Just as Steven was about to question the mission in front of his new comrades who were not ones for fielding questions, a baby blue cadillac rolled to a stop by the bus bench. Steven saw who was in the car and drifted into the background like only a truly introverted individual can. The person Steven saw then emerged out of the cadillac. It was Barracuda Jones, Fat Yolanda’s new boyfriend, and a real troublemaker, the kind who believed the 1980's never ended.
Barracuda went up to Mickey and whispered. “Planning something stupid, are we now?”
“No.” Mickey's responses were all typically this verbose.
“Good then.” Barracuda Jones said as he got in the cadillac which was packed with four gangbanger dolphins. No one enjoys stereotypes, but one stereotype that is always true is: all dolphins are in some kind of gang. Barracuda then stuck his head out of the car and said.
“Oh and here is a little message from Michael Pig.” He pulled out a Tommy Gun and started firing while laughing his greasy maniacal laugh. Steven took shelter behind the dumpster adjacent to the shooting. Mickey, Connor, and O’Connor’s bodies fell to the ground in a heap, riddled with bullets. Then Barracuda and the dolphins drove off.
Steven came out of hiding and sat at the bus bench next to the bodies. ‘What a day,’ he thought.
Just then O’Flanagan drove up to the bus stop in a lavender cadillac. Steven thought it was odd that he hadn’t seen a cadillac in months and in the span of minutes he had seen two, each hideously coloured.
Before O’Flanagan could ask, Steven answered. “Barracuda Jones and some dolphins did it. Damn dolphins! They said it was a message from Michael Pig.”
O’Flanagan got out of the car and sat beside Steven on the bus bench. He huffed and puffed but seemed rather calm about the murder of his colleagues. Then he reminded Steven what the mafia does when one of their wolfhounds is gunned down. “You know we’ll have to kill Barracuda and Michael. And you’re going to have to help. You are in on this now.”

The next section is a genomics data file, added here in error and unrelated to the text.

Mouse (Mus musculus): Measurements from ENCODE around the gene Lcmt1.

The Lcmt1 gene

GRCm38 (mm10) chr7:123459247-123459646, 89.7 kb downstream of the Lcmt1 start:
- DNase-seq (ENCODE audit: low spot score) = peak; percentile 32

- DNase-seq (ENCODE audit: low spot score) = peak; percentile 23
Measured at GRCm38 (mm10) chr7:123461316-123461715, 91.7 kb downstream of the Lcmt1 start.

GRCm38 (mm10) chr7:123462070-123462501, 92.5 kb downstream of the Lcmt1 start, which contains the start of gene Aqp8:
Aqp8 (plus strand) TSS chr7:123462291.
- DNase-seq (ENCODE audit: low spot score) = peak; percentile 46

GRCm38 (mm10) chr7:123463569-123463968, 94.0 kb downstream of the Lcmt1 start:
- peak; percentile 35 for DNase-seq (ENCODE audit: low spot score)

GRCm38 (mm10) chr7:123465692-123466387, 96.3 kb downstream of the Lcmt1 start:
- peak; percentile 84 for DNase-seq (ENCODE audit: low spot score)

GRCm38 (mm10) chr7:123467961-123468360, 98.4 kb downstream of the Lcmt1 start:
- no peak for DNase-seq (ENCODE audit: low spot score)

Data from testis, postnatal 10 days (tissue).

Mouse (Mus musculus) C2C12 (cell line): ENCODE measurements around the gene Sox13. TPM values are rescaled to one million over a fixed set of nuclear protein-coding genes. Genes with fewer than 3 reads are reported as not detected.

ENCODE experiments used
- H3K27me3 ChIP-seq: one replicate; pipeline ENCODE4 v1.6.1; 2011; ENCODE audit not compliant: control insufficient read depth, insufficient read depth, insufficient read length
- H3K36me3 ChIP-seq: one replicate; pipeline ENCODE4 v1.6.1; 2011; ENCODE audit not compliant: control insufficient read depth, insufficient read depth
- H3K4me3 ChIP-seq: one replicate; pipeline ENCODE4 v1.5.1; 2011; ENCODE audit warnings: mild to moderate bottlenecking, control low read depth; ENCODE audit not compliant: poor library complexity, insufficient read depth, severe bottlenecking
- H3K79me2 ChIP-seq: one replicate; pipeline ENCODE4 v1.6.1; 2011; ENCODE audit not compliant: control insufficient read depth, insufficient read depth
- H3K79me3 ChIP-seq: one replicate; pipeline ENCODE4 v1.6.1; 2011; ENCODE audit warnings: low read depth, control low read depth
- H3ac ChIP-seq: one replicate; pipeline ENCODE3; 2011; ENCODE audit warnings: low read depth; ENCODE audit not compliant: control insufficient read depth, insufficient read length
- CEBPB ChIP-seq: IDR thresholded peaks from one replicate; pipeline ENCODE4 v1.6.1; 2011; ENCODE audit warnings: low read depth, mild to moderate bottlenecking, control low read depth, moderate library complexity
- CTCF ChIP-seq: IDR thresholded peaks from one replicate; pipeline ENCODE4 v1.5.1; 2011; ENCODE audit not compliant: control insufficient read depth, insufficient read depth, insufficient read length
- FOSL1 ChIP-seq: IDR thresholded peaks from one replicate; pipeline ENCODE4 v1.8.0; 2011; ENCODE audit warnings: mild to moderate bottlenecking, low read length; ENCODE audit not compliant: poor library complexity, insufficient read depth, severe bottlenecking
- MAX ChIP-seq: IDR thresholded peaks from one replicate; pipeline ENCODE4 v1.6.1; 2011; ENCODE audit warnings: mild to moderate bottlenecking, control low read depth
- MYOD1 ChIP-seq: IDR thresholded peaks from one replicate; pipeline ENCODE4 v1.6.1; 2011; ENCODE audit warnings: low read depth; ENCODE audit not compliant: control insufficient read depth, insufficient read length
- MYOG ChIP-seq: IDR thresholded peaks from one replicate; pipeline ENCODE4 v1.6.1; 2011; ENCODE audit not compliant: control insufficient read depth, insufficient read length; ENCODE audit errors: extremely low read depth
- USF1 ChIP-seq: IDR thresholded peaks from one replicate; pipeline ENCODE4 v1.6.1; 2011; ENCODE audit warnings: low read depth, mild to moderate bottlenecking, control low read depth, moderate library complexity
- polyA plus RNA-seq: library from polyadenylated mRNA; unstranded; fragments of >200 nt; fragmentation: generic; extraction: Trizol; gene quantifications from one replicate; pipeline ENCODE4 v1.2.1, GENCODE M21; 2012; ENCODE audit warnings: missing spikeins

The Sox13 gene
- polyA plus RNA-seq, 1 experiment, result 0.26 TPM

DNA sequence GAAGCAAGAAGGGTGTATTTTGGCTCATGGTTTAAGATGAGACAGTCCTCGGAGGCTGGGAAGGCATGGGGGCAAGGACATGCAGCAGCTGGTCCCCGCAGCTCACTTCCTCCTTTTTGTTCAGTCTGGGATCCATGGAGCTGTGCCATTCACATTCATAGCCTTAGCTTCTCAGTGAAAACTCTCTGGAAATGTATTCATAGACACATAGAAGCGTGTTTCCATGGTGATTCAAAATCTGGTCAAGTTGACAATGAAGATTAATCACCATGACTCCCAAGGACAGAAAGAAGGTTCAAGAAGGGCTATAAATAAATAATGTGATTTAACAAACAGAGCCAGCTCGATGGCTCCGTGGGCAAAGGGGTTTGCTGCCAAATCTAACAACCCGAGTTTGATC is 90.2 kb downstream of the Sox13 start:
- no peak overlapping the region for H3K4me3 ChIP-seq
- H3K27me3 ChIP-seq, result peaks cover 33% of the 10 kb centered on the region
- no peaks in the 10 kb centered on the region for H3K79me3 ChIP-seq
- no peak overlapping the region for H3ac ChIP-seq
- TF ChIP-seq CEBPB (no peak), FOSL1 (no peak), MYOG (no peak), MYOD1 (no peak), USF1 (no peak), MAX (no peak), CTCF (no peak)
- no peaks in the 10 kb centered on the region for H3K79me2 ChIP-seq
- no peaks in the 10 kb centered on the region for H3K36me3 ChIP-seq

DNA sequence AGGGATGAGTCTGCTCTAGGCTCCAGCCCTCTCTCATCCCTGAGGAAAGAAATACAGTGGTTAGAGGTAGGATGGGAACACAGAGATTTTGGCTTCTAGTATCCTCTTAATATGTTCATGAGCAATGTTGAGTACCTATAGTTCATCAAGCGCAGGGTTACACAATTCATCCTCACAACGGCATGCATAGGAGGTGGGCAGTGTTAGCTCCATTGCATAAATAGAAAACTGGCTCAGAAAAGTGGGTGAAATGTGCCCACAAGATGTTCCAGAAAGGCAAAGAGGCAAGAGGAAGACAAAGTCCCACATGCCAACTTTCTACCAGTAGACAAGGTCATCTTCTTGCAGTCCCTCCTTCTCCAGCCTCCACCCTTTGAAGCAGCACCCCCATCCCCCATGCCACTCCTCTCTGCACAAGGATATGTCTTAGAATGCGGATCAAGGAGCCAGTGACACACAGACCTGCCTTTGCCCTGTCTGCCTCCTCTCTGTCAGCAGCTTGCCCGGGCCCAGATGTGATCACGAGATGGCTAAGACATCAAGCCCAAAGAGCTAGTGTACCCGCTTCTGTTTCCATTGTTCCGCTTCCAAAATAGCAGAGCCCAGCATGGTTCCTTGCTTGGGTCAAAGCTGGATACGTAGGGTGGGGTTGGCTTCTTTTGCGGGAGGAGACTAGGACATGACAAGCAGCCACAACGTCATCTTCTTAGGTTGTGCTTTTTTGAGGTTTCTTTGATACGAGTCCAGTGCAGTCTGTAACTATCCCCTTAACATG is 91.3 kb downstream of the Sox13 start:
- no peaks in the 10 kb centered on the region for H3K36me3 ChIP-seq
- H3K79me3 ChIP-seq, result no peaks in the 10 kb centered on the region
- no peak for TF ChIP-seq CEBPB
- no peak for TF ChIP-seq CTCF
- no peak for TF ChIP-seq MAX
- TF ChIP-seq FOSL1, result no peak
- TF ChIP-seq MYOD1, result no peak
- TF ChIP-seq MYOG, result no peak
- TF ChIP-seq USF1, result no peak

Steven asked, “How did they know?”
“It must have been Bambas. We’ll have to kill him too.” O’Flanagan added to his hit-list mercilessly.
Steven knew there was no getting out of this, otherwise O’Flanagan would just add him to the hit-list. Steven thought: ‘if I am going to go to jail, it might as well be for something other than not paying child support’. But in typical Steven fashion he thought to at least procrastinate the work he could not get out of. “How about something to drink first?”
O’Flanagan handed him a brown paper bag with a bottle in it.
“What is that? A 40?” asked Steven.
“No, Irish Wolfhounds don’t drink 40s. It’s whiskey, Steven!”
Steven thought, ‘Oh great, a light drink in the early afternoon before an assassination’.
Five Months Later
This was Annie’s first visit to Steven in prison. He looked rough, beaten and sleep-deprived. He was trapped in the midst of a gang war between the Wolf Mafia who claimed him as one of their own and the alligator supremacists who demanded he returns to his roots.
Dermot O’Flanagan, Bambas Mongoose, Barracuda Jones, Sonny Pig, Fredo Pig, and five dolphins were dead, Miller Mongoose was never going to walk again, and Steven could hardly remember how all of this unpleasantness started.
Annie began speaking through the separating glass. “Do you remember that day it all started when you went to get money for Fat Yolanda’s child support?”
“Yes, Annie. Of course I remember!’’ Steven said in an aggravated manner. “What about it?”
Annie answered hesitantly. ‘Hesitance is a very unattractive trait in an alligator’, Steven thought. “There is something I don’t understand. Why didn’t you just write her a cheque? It would have taken her days before she cashed it and it would’ve bounced or we could have brought in the money by then. Why did it have to be cash from the bank?”
Steven was stumped, he lifted his head which was dangling low and despondent.
“God dammit Annie!”